SEATTLE — In the locker room after Saturday’s match, the difference in Jordan Morris was plain. He had scored the first game-winning goal of his young career some 40 minutes earlier — an 88th-minute, left-footed slap that deflected off defender Michael Parkhurst before finding the back of the net. It was his third goal of the season, his third in three games.
And Morris, speaking to the usual media throng, seemed at ease and relaxed for the first time all season, sporting an easy smile and offering thoughtful replies.
“You get that pressure off your back,” Morris acknowledged. “Each game that you aren’t scoring you get more and more pressure and it kind of eats at you while you’re playing. You get your first one, you can go out there — and this is the life of a forward, sometimes — but you just go out there and play a little freer and with more confidence, and then goals like the goal that happened today kind of come, where I just happened to be in the right place at the right time.”
Words like “pressure” and “confidence” swirled around the rookie out of Stanford as he failed to record a goal or assist in 342 minutes spread across the first five games of the season. It didn’t help that the Sounders, a preseason MLS Cup favorite, went 1-3-1 over that stretch. Nor that he had looked so at ease stepping onto the national team stage as a college kid.
“We said that once he got that first goal he’d feel better about himself,” said head coach Sigi Schmid, “and that weight is off his shoulders now and he feels more confident. Even deflecting off the opponent, it still counts.”
With rising confidence and shoulders unburdened, Morris is beginning to find more joy in the game.
“The games get more fun,” Morris said. “You don’t think as much. You’re not in your head as much. You just kind of go out there and play freely like you did as a kid. Obviously there’s more pressure and it’s not the same. But that’s the goal, to just go out there and have fun — and of course work hard — but just enjoy the game.”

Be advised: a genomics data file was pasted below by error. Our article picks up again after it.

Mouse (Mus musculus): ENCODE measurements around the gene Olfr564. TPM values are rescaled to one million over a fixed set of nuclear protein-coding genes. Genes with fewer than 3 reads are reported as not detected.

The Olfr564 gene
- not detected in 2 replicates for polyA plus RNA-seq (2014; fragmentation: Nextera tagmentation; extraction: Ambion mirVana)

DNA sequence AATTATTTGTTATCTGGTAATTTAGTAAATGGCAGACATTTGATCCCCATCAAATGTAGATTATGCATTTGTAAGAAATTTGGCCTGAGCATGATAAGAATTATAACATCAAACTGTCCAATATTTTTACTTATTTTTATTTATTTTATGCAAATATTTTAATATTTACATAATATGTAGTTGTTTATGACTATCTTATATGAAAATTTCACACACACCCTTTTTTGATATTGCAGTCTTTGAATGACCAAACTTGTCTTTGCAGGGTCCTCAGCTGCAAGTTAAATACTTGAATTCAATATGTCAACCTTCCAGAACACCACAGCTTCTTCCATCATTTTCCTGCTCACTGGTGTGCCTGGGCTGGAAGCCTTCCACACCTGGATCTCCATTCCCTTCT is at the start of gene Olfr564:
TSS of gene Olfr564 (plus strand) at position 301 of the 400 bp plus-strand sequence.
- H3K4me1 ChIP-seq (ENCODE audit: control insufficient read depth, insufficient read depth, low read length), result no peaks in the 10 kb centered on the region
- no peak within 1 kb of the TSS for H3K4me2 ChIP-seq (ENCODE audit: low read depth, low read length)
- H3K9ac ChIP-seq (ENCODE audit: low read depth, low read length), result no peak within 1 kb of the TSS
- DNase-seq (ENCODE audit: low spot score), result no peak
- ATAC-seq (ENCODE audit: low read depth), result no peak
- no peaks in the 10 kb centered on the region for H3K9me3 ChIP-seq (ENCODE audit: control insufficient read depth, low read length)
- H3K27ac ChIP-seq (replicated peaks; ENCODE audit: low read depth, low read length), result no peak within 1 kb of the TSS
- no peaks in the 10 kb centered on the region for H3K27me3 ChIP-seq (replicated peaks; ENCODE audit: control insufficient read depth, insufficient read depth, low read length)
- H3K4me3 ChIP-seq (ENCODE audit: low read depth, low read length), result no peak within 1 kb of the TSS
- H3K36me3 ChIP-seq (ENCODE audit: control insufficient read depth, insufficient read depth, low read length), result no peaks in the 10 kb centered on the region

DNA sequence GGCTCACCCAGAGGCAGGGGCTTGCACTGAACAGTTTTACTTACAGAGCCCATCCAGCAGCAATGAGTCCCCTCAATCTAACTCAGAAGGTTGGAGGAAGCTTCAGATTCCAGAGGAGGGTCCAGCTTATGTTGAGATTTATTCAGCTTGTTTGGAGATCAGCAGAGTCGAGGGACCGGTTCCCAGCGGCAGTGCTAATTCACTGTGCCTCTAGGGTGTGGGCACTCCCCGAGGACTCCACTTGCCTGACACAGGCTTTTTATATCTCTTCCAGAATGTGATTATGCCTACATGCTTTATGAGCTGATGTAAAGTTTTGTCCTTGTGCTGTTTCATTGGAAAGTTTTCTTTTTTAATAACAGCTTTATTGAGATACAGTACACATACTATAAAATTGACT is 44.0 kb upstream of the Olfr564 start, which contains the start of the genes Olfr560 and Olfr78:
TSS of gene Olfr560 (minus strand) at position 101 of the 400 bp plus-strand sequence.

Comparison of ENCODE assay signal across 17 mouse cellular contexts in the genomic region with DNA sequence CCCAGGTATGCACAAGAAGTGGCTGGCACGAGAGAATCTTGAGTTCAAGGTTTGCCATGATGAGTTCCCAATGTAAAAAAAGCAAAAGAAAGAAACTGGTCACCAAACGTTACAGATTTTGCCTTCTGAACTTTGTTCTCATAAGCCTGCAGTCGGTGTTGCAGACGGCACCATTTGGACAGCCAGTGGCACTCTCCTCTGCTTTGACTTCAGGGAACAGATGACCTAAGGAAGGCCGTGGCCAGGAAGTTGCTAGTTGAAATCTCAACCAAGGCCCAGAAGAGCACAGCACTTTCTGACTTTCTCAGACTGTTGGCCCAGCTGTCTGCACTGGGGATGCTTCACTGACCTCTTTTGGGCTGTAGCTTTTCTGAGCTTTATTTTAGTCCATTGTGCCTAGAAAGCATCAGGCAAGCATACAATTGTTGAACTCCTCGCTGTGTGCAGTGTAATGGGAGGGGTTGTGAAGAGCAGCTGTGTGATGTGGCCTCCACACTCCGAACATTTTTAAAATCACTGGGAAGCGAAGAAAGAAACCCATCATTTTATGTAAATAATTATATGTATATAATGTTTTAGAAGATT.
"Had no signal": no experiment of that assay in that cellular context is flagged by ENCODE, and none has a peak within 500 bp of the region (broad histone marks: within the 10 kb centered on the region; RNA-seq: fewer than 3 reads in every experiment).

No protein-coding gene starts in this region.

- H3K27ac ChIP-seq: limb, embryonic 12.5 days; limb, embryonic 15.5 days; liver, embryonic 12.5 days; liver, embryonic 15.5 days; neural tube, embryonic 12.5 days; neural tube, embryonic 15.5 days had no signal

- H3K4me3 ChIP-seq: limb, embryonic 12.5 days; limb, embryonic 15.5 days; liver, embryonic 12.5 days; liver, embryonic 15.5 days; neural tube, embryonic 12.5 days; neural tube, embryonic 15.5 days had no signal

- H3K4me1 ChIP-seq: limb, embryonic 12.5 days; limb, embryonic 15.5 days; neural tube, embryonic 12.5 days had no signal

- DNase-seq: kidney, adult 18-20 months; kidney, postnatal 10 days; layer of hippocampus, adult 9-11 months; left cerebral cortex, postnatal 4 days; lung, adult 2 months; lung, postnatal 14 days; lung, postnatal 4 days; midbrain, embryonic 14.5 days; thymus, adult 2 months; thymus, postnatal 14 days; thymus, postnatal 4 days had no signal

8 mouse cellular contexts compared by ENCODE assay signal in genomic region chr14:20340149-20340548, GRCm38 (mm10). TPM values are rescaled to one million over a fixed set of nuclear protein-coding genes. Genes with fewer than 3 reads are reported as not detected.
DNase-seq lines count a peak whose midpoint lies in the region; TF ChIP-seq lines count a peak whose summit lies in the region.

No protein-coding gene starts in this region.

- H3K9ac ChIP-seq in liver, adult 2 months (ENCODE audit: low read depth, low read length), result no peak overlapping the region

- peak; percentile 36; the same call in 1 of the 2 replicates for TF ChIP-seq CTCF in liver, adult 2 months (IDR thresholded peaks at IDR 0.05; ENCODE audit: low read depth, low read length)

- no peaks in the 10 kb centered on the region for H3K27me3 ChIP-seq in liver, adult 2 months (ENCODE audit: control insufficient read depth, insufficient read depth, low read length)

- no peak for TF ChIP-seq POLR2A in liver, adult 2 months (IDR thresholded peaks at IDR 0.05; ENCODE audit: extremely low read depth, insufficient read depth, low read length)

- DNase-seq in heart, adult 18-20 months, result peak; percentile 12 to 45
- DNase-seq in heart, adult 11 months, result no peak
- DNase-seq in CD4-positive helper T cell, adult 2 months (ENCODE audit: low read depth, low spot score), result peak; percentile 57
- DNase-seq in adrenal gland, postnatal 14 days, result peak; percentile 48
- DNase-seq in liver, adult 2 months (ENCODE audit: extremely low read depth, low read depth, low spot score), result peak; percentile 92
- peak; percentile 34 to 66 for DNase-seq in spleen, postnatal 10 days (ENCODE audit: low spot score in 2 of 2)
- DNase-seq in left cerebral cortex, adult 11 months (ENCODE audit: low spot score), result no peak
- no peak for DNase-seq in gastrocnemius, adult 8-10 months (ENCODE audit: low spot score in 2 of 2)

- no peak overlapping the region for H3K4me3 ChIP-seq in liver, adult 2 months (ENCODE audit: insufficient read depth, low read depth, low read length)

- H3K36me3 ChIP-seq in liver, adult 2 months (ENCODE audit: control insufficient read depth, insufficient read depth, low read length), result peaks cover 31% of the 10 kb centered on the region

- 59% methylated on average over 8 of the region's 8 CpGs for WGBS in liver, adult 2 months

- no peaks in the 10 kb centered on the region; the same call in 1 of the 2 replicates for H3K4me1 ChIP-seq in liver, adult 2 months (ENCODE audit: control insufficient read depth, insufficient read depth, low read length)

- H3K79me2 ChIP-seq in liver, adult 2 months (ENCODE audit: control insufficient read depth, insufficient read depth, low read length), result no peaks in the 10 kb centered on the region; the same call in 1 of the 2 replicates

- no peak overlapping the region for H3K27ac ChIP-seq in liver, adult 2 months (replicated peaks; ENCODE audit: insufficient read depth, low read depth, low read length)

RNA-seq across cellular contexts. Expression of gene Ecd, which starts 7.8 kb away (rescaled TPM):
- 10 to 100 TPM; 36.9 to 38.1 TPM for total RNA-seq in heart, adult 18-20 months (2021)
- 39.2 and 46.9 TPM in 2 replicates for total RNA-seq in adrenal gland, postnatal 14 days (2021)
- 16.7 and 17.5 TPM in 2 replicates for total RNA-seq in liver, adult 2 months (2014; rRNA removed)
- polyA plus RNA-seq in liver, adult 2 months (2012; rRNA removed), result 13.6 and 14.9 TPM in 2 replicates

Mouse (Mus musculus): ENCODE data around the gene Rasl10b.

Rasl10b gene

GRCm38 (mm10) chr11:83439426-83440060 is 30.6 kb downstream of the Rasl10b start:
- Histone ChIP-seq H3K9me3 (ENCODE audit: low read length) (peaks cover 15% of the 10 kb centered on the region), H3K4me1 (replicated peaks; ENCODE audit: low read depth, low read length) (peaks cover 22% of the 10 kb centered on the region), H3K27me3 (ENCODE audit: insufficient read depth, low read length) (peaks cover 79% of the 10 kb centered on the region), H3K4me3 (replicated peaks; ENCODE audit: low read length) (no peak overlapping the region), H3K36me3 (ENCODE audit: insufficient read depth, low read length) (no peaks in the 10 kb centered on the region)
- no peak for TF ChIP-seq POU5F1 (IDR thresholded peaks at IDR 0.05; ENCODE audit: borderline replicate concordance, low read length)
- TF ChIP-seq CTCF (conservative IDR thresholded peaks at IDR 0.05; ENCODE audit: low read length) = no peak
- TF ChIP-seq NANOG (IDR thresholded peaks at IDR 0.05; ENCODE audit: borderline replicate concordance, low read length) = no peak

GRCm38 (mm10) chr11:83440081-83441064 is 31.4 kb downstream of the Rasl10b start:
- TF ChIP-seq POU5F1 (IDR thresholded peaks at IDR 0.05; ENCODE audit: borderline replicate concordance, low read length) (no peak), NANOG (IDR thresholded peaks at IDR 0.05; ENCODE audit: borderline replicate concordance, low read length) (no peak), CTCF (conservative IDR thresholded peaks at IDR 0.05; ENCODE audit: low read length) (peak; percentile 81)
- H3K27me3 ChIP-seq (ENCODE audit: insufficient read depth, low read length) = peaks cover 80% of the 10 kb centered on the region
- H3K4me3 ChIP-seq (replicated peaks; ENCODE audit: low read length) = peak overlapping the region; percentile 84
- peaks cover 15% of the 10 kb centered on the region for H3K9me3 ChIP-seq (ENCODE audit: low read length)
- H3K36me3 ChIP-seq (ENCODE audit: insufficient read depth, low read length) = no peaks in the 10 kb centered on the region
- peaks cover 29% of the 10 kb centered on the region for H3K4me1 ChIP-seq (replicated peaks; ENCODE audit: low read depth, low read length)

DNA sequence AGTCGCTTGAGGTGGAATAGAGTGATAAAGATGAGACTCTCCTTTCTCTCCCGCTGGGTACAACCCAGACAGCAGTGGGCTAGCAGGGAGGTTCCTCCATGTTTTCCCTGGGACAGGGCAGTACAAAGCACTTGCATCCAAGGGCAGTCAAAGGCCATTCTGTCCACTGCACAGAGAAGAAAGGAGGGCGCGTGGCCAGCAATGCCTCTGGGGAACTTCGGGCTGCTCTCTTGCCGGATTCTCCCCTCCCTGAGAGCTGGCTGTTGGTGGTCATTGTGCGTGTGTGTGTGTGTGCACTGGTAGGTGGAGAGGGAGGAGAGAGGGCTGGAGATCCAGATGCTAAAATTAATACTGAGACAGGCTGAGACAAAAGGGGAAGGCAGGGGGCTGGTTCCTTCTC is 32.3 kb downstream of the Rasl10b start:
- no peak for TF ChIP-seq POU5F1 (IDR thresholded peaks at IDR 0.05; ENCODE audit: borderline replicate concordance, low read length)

With only eight appearances under his belt, Morris is also beginning to adjust to the speed of the professional game, a process familiar to rookies in most any league or sport.
“It’s slowing down a little bit,” Morris said. “I think when you make the step up from any level to a higher level it’s going to be a little fast at first. But it’s definitely slowing down and hopefully it will continue to slow down.”
It’s an observation supported by the eye test. Extra touches so common earlier in the season are slowly evaporating; time once spent hovering over the ball is now time spent passing and sliding into seams. It’s not perfect yet, but it is coming together.
Morris has also heeded advice from new teammate Herculez Gomez, signed in late March to provide scoring punch off the bench. A veteran striker with Liga MX and U.S. Men’s National Team pedigree, the 34-year-old Gomez gave Morris a few words of advice from the other end of an accomplished professional career: stop thinking so much.
“I gave Jordan a piece of advice a while ago,” Gomez said with a grin, “and he has taken to it and is doing really well. I told him if at any point in the game you don’t know what to do, just put it in the back of the net. He’s done pretty well.”
In any event, Morris is beginning to look like the player who, at just 20 years of age, so coolly announced his presence on the national team stage with a goal against archrival Mexico in 2015. Like the player who dominated the 2016 NCAA College Cup and found himself courted by Werder Bremen this spring.
And that should have a lot of Sounders and USMNT fans starting to feel like kids again.